Richardson Symposium: Racial Masquerade in American Art and Culture

August 1, 2016
Media Fact Sheet

Addthis Share Tools


Richardson Symposium: Racial Masquerade in American Art and Culture

Friday, Nov. 4, and Saturday, Nov. 5


Nan Tucker McEvoy Auditorium

National Portrait Gallery  

Eighth and F streets N.W.


Throughout American history, different forms of racial masquerade have been used to engage issues of difference and group identity. While this kind of dress up has sometimes been a celebratory act or used by oppressed communities to mock those in power, it has more often been employed in the opposite direction by those in power to dehumanize minorities and reassert existing control over them. In the 19th century, blackface minstrelsy and theatrical stage performance emerged as popular entertainments in the United States and parts of Latin America. In the 20th century, racial masquerade became a regular part of Hollywood film as white actors impersonated Native American and Asian-descended characters through the use of often grotesque makeup and mannerisms. This symposium will bring together scholars and artists who engage these histories in their work. It will also examine contemporary instances of racial masquerade in American culture and the way that such performances of false identity continue to shape the ways that Americans see themselves and others.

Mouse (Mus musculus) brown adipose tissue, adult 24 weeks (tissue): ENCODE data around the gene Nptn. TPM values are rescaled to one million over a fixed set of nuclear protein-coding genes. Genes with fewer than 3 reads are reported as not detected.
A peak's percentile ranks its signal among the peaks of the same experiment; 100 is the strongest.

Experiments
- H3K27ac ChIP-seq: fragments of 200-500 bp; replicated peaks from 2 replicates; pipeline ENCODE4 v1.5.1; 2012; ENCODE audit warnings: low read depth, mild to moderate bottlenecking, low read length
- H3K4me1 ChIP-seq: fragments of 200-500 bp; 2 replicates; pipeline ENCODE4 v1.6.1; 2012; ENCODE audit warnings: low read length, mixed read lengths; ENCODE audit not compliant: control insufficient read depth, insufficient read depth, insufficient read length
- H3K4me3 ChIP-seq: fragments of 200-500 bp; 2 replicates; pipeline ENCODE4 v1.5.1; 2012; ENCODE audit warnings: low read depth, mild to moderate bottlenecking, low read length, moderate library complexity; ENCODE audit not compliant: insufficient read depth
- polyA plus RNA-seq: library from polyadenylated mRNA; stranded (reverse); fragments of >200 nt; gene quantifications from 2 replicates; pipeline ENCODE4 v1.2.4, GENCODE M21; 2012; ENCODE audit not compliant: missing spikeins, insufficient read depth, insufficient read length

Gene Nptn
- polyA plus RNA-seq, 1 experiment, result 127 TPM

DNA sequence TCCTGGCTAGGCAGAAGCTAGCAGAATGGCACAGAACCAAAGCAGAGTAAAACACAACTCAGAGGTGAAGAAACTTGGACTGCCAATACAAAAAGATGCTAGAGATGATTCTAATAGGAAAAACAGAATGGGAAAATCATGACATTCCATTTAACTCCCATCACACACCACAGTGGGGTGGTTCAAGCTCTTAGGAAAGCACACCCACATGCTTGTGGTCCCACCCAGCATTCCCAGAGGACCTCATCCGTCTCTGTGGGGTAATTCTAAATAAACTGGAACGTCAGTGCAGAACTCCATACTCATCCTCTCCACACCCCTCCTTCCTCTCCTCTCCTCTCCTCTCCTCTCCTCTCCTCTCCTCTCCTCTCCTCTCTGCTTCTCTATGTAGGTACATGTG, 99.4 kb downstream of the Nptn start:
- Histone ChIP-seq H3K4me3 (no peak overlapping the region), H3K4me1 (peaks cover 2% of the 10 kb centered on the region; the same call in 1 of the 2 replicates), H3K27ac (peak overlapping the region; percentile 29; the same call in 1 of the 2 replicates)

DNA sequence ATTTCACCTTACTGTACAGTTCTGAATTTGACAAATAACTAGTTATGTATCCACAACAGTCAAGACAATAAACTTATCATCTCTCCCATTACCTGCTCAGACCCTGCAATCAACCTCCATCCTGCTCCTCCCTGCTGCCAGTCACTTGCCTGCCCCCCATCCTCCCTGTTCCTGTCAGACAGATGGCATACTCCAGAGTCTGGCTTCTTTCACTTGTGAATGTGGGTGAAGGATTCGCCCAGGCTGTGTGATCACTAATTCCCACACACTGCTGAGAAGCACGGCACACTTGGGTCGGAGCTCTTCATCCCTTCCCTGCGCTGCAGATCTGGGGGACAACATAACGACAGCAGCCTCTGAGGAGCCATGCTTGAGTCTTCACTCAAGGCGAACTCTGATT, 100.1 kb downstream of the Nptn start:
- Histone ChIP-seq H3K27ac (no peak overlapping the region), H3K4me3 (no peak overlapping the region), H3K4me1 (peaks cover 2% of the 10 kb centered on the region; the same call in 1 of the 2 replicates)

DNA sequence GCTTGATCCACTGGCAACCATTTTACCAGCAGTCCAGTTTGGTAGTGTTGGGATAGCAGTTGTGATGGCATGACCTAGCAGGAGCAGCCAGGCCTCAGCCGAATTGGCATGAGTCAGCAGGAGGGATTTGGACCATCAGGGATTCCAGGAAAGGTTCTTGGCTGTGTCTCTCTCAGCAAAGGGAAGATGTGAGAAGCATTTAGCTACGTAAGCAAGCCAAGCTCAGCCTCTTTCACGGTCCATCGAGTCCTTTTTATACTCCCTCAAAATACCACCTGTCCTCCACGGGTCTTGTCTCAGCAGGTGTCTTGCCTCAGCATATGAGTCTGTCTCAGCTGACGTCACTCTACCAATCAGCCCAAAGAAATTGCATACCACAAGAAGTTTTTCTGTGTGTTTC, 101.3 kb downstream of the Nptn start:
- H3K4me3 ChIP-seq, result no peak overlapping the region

National Portrait Gallery

The Smithsonian’s National Portrait Gallery tells the multifaceted story of America through the individuals who have shaped its culture. Through the visual arts, performing arts and new media, the Portrait Gallery portrays poets and presidents, visionaries and villains, actors and activists whose lives tell the American story.

The National Portrait Gallery is part of the Donald W. Reynolds Center for American Art and Portraiture at Eighth and F streets N.W., Washington, D.C. Smithsonian Information: (202) 633-1000. Website: Connect with the museum at Facebook; Instagram; blog; Twitter and YouTube.


# # #


Media Only

Bethany Bentley

(202) 633-8293